JIF Film Glossary.pdf - Note The following definitions are given to assist you in discussing aspects of a film You will probably not use all of them but

JIF Film Glossary.pdf - Note The following definitions are...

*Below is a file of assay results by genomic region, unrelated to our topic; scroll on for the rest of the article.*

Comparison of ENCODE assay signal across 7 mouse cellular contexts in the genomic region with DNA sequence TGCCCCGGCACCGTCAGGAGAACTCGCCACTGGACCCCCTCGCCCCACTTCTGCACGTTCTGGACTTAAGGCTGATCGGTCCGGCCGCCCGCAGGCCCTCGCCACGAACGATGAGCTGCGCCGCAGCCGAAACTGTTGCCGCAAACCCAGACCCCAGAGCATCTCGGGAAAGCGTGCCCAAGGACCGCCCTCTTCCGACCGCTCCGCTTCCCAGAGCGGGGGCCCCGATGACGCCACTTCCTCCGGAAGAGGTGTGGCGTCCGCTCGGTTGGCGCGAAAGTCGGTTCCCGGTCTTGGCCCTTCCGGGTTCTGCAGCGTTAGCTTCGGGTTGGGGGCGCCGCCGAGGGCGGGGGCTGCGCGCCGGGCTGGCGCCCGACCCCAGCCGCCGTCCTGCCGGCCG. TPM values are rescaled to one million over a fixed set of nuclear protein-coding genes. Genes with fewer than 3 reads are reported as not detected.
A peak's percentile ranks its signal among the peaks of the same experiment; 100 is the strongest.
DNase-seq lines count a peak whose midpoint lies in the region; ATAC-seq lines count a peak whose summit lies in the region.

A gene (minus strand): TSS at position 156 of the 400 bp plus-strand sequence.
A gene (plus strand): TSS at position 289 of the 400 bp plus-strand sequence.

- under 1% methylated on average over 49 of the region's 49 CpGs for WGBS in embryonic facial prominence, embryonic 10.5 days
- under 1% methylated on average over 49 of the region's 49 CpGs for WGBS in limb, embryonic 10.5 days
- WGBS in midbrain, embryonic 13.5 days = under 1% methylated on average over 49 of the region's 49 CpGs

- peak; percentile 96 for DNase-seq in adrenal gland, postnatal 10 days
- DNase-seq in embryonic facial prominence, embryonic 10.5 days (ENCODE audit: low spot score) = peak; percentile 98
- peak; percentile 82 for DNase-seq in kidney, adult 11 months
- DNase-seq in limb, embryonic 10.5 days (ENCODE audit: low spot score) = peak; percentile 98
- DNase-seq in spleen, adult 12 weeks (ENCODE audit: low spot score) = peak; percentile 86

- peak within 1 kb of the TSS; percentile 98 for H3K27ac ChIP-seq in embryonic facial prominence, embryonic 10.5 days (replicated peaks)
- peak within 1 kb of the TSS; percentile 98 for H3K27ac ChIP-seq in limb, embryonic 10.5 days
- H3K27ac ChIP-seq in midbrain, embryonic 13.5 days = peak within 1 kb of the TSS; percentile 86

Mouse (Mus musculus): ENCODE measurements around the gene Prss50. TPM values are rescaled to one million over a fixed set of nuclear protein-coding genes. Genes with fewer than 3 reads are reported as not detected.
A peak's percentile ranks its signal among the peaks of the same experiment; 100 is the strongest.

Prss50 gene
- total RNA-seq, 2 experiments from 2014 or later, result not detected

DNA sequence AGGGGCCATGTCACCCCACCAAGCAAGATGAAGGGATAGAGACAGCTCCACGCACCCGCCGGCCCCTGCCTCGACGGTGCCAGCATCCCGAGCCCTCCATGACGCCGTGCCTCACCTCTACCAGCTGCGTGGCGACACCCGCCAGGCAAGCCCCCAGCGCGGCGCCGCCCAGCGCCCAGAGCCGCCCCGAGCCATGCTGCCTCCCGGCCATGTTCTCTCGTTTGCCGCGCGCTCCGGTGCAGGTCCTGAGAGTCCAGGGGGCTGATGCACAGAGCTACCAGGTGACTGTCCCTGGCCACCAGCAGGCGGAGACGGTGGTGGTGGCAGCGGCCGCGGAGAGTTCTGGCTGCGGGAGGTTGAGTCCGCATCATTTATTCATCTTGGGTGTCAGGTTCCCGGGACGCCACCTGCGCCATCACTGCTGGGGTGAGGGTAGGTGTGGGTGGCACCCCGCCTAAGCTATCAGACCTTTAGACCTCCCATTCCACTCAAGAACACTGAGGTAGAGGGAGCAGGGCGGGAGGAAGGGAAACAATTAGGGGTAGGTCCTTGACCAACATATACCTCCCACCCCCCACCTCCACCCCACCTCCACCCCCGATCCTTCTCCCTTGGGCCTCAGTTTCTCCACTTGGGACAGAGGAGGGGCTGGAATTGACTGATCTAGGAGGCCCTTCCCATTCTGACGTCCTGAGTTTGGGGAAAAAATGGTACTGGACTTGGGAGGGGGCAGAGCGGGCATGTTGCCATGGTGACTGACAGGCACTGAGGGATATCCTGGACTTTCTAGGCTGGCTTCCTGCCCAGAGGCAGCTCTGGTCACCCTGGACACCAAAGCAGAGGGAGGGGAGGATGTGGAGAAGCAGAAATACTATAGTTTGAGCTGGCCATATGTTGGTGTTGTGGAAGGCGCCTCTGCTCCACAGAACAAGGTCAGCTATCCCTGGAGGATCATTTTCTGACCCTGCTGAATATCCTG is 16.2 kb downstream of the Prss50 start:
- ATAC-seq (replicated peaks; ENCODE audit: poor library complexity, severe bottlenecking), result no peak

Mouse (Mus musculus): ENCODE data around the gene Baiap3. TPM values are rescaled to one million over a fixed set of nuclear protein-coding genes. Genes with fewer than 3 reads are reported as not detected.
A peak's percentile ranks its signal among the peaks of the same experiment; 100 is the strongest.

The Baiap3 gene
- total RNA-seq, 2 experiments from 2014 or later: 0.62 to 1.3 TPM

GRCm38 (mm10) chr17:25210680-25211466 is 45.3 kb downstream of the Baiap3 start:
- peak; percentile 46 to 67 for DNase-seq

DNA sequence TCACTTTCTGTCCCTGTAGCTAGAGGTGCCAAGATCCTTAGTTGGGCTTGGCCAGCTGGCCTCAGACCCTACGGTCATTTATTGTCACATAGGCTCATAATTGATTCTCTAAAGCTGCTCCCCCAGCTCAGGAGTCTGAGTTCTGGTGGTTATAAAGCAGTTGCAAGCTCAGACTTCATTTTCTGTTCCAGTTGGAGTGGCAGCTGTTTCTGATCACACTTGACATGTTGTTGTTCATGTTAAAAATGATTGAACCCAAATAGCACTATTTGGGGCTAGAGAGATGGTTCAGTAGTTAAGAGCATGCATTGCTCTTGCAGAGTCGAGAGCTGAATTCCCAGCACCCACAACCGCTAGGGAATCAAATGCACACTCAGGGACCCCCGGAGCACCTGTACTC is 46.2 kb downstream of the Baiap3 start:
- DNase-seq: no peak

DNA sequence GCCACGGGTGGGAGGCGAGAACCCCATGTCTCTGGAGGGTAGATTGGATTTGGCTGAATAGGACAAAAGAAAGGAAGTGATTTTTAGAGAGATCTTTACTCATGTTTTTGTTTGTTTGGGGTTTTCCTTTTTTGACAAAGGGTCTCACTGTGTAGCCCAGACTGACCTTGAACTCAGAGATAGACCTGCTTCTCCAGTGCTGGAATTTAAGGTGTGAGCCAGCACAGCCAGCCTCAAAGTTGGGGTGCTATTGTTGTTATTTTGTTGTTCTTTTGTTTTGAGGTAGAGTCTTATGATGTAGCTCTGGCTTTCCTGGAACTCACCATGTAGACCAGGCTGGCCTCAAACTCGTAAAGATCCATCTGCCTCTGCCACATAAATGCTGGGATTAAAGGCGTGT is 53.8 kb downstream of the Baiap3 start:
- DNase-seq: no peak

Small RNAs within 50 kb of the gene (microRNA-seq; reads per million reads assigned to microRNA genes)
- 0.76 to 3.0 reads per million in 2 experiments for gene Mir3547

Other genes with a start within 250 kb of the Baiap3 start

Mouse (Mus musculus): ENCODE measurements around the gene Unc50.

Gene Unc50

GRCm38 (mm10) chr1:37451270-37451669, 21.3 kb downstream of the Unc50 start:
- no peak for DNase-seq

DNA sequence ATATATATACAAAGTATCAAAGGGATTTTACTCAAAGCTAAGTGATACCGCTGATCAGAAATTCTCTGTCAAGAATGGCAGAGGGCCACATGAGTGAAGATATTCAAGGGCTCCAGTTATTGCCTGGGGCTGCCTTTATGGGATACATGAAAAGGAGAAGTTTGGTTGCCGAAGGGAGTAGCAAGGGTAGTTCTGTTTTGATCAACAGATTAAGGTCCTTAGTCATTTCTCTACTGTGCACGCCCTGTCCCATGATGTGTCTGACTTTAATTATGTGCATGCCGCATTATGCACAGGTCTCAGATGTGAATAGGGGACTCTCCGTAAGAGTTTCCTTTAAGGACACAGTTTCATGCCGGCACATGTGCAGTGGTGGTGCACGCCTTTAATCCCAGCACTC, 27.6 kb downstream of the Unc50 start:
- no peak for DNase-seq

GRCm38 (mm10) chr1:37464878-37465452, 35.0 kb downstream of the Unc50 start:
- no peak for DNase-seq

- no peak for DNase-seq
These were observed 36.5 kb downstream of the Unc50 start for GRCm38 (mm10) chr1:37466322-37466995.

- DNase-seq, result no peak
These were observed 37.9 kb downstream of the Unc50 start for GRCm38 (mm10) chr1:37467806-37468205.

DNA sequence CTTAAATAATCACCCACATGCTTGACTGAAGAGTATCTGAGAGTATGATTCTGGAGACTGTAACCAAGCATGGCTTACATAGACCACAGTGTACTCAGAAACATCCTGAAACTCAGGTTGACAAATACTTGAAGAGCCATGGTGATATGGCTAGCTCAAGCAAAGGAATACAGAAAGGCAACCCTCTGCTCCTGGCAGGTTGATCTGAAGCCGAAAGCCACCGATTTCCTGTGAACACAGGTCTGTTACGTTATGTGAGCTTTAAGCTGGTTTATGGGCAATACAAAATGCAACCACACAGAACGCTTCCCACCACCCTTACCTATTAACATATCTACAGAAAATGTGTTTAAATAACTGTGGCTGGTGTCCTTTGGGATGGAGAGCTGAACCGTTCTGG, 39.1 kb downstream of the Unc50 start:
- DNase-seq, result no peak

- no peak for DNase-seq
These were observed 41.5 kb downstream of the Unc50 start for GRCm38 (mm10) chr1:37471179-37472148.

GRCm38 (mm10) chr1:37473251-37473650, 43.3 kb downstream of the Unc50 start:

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Note: The following definitions are given to assist you in discussing aspects of a film. You will probably not use all of them, but using a term correctly will allow you to make yourself clearly understood. Note that there are often several terms for the same tech-nique; since the film industry is constantly develop-ing new techniques for making films, new terms will always be needed to describe such advances.Abrupt cut: see cutAbstract: (adj) the quality of a picture or scene that is in some significant way removed from everyday reality.Abstract (v/transitive): to select and highlight details, at the same time de-emphasizing or even omitting other details.Action(1.) activity or movement recorded on film; (2.) word called out to begin a take.Audio: the sound track usually consisting of at least one or more of the following: dialogue, background sounds, sound effects, music (background or natu-ral).Audio cut:(see sound edit or split edit).Available light:natural light at a location. Back-story:relevant events that happened prior to the time setting of the filmBoom: a long pole, usually counterbalanced, on which a microphone, camera, or light is attached al-lowing the instrument to be placed appropriately. Of-ten, a boom travels,or is moved as needed during shooting.Boom shot(also craneor helicoptershot): equip-ment used to create an extremely high angle shot; said to be a booming shot(or craning shotor heli-coptering) when the angle changes to higher or low-er position during the shot (“booming up to a higher vantage point, looking down on…”)Camera angle: the angle of the camera as it records a scene to suggesta particular emotion or attitude. Ex. an extremely low angle, looking up, suggests the strength and dominance (sometimes evil) of the sub-ject; aslight low-angle, looking up, suggests the strength and nobility of the subject; an extreme high-angle, looking down on the subject, suggests the weakness, perhaps pitifully so, of the subject; a mod-erate high-angle, looking down, suggests disdain for the subject. An eye-level shotis used when the camera is on the same level as the subject, usually seated standing; the suggestion is non-judgmental.Camera movement:when the camera changes lo-cation or angle during filming.Pans or panning shot:rotates horizontally on a stationary base (from panoramic”);dollies or adolly shot: camera moves in (forward) or out (backward) on a subject, usually by means of mounting on a dolly (a wheeled cart); tracks or atracking shot:the camera moves sideways such as with a walking person, often with the camera mounted on a long track for smooth movement.Cartoon(modern): a short animated film, usually humorous. Originally, artistic use: a preparatory full-size line drawing for a painting, fresco, or tapestry with colors suggested, if at all, only in broad strokes and without significant detail.
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